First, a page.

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Insulation beneath concrete slab---or not. - Page 5

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Posted by Duane C. Johnson on June 8, 2006, 9:57 pm
 
Hi Jeff;


 > I've just run some numbers and it looks to me like
 > storing heat for a  week is a difficult task.

Not so hard if the temperature is higher.
Say 600F or so. See some of my calculations:
http://www.redrok.com/concept.htm#storage

It's easy to reach these temperatures with tracking
solar concentrators.

 > Realistically, isn't it a better plan to store heat
 > for the night and oversize the collector a bit for
 > cloudy days, than to store heat for several days.

 >   Jeff

Duane

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Posted by Jeff on June 8, 2006, 11:30 pm
 
Duane C. Johnson wrote:


  That's beyond the reach of most of us. And most of us wouldn't want a
basment you could fry eggs on!

  I notice that you've mentioned a price of around $/square ft for your
hand made versions. What size have you been able to make and when can we
take look? How does this do on hazy or overcast conditions.

   If you are considering doing this commercially, I would think going
straight to some other form of energy would make more sense, than
storing all that heat. A competetor to PV makes a lot of sense.

   Jeff




Posted by Duane C. Johnson on June 9, 2006, 4:34 pm
 Hi Jeff;

 > Duane C. Johnson wrote:

 >>> I've just run some numbers and it looks to me
 >>> like storing heat for a  week is a difficult
 >>> task.

This is true if you are only thinking of storage
at low temperatures. High temperature storage is
significantly smaller with many extra benefits.

 >> Not so hard if the temperature is higher.
 >> Say 600F or so. See some of my calculations:
 >> http://www.redrok.com/concept.htm#storage

 >> It's easy to reach these temperatures with
 >> tracking solar concentrators.

 > That's beyond the reach of most of us. And most of
 > us wouldn't want a  basement you could fry eggs on!

Possibly.
However, we would not want 600F in the basement unless
the insulation was VERY reliable. I would rather have
this high temperature high performance storage system
just outside the north side of the house, (south side
for our friends south of the equator).

 > I notice that you've mentioned a price of around
 > $/square ft for your hand made versions.

Hmm, that was a guesstimate in 1996. I suspect that
figure is lower today.

 > What size have you been able to make and when can
 > we take look?

I'm a designer of solar trackers and haven't had the
time to do the hard work on a large scale design.
I recently have retired and will now have much more
time available to me to do this work.

However, I have, throughout the years, been working
on many of the components.

OK, the "total package: hasn't been built but each
of the parts has been worked on by me and others.

 > How does this do on hazy or overcast conditions.

Not so good, actually not good at all for those days.
But this is an engineering problem. We would want to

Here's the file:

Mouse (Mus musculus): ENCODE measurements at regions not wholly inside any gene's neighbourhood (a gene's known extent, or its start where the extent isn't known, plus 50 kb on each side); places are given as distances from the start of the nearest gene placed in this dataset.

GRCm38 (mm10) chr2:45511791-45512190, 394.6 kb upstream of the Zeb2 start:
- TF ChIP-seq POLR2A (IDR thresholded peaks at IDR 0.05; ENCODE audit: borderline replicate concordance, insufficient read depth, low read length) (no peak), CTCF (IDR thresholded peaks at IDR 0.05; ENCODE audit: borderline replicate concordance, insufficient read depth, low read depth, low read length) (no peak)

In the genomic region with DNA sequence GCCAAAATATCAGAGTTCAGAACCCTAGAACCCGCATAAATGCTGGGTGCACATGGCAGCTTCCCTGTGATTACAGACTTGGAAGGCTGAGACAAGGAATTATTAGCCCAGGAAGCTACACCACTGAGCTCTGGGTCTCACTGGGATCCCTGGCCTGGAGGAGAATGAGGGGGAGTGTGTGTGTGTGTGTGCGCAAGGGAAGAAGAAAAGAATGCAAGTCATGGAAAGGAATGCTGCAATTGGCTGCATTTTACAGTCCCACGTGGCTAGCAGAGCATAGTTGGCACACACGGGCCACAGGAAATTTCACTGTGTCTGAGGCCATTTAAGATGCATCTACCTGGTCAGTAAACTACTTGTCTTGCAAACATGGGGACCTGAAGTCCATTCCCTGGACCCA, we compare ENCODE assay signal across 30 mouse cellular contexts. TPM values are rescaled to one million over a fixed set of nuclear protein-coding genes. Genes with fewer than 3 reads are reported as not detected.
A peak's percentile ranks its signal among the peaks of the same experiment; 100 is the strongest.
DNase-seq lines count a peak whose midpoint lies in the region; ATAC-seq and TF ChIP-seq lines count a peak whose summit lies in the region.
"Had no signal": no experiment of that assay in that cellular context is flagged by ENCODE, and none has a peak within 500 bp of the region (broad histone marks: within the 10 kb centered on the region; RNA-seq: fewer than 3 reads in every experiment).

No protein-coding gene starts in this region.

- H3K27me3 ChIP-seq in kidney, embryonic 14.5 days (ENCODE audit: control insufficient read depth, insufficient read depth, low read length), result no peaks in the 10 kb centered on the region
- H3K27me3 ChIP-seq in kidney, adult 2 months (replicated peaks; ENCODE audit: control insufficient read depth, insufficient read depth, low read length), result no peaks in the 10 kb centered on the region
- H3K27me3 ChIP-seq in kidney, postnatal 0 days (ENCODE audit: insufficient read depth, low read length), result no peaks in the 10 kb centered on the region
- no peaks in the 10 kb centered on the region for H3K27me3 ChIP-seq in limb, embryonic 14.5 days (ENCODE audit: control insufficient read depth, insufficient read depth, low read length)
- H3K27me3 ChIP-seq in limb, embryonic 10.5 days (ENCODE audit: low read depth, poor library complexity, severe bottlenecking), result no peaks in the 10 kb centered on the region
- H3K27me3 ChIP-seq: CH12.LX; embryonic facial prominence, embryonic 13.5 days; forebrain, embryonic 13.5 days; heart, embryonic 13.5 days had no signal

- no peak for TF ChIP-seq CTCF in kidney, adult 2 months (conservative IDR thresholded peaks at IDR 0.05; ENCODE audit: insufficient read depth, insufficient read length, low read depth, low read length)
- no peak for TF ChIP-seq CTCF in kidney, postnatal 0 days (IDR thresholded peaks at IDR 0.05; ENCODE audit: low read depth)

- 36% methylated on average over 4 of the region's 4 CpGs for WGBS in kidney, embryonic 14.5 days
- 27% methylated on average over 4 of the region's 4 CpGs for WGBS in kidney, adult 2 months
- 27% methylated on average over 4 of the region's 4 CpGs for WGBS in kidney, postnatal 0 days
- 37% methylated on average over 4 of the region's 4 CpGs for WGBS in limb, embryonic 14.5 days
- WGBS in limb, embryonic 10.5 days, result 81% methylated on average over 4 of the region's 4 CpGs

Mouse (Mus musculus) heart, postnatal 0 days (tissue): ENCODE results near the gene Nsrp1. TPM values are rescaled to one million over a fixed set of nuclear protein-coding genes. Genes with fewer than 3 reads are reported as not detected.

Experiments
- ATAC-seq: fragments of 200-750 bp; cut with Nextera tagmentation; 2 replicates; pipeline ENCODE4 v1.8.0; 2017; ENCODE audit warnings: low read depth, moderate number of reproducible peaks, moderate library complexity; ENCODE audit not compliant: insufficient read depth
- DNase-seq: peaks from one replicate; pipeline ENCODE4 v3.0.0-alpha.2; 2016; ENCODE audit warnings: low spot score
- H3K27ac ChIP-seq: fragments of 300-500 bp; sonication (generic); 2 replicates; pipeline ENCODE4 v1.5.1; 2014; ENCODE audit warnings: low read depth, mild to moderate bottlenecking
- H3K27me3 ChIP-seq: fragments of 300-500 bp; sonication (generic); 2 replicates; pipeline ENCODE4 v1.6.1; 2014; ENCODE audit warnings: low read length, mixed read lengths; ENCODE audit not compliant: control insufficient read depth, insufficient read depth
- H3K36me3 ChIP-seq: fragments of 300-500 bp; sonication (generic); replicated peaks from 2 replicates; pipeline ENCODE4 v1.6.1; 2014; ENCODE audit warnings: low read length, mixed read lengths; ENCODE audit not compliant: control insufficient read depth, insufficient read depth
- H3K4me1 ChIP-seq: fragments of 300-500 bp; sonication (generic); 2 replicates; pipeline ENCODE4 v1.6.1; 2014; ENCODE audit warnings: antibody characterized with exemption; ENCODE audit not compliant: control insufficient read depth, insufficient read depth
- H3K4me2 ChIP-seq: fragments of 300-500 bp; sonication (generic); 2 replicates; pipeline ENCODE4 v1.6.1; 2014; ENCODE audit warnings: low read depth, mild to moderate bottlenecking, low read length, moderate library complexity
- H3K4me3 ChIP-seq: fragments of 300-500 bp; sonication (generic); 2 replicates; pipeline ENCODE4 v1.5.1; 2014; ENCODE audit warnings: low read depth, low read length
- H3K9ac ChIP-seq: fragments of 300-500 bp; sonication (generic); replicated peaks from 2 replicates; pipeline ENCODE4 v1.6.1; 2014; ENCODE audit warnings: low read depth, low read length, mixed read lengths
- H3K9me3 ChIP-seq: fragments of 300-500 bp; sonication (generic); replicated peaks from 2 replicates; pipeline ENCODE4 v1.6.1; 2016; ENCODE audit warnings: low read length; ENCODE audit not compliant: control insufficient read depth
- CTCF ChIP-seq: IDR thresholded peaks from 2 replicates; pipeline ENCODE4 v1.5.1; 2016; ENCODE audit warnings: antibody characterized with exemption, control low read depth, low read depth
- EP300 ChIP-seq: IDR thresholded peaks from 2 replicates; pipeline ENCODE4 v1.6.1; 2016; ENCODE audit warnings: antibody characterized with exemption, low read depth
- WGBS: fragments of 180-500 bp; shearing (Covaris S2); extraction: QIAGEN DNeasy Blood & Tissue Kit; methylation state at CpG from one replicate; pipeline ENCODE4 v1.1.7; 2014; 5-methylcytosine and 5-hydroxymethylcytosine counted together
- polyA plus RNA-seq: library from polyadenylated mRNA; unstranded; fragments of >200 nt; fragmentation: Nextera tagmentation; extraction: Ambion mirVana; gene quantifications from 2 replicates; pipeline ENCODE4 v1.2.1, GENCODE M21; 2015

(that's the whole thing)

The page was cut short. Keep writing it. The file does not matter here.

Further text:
size the heliostats to be able to input enough energy
on the good days.

Not every location is suitable for these high
temperature high performance storage systems.

I find that cold northern climates are best suited
for these systems, such as Canada.

Locations like the southern sunny climates may be
more suitable to more conventional thermal storage
systems. Why, because they just don't need that
much heat storage.

Although the hotter climates could benefit from high
temperature heat storage for use with cooling systems.

 > If you are considering doing this commercially, I
 > would think going straight to some other form of
 > energy would make more sense, than storing all that
 > heat. A competitor to PV makes a lot of sense.

I agree whole heatedly. Something like a Rankine
engine (steam engine) used to produce electricity
stored in the power grid. See:
http://www.redrok.com/engine.htm#scroll

The total system I envision is an array of heliostats
and a dish, facing north, heating a high temperature
high performance storage system. With the high
temperature a lot of problems are solved making
domestic heating, cooling, and electric production
possible with high efficiency and low cost.

 >   Jeff

 >>> Realistically, isn't it a better plan to store heat
 >>> for the night and oversize the collector a bit for
 >>> cloudy days, than to store heat for several days.

Well I don't know?
Is it better to use a huge low temperature storage system
useful for only domestic heating or a high temperature
system that provides for a holistic home energy system?

 >>> Jeff

Duane

--
     Home of the $5 Solar Tracker      Receiver
    http://www.redrok.com/led3xassm.htm       [*]
   Powered by             \  \     \        //|
  Thermonuclear   Solar Energy from the Sun / |
Energy (the SUN)           \  \     \  /  /  |
Red Rock Energy             \  \     /   /   |
Duane C. Johnson   Designer  \  \  /  \ /    |
1825 Florence St  Heliostat,Control,& Mounts |
White Bear Lake, Minnesota    === \   / \    |
USA      55110-3364                ===   \   |
(651)426-4766        use Courier New Font \  |
redrok@redrok.com     (my email: address)  \ |
http://www.redrok.com   (Web site)          ===

Posted by Jeff on June 8, 2006, 8:53 pm
 JoeSP wrote:


Let's see concrete stores about .25 BTU for each degree F per pound

To store one therm you would need to heat 100,000 lbs (50 tons) 4 degrees

   So, in other words, think days, not months!!!

   Jeff


Posted by R L driver on June 8, 2006, 10:12 pm
 fryster@burntmail.com wrote:

I live in a house in the UK with concrete floors , they are freezing
cold all year round, and so we have to wear slippers. Its now in the UK
building regulations to have insulation ( 50 mm urethane foam or
similar) under the concrete. All of a sudden the concrete is warm!
steve the grease

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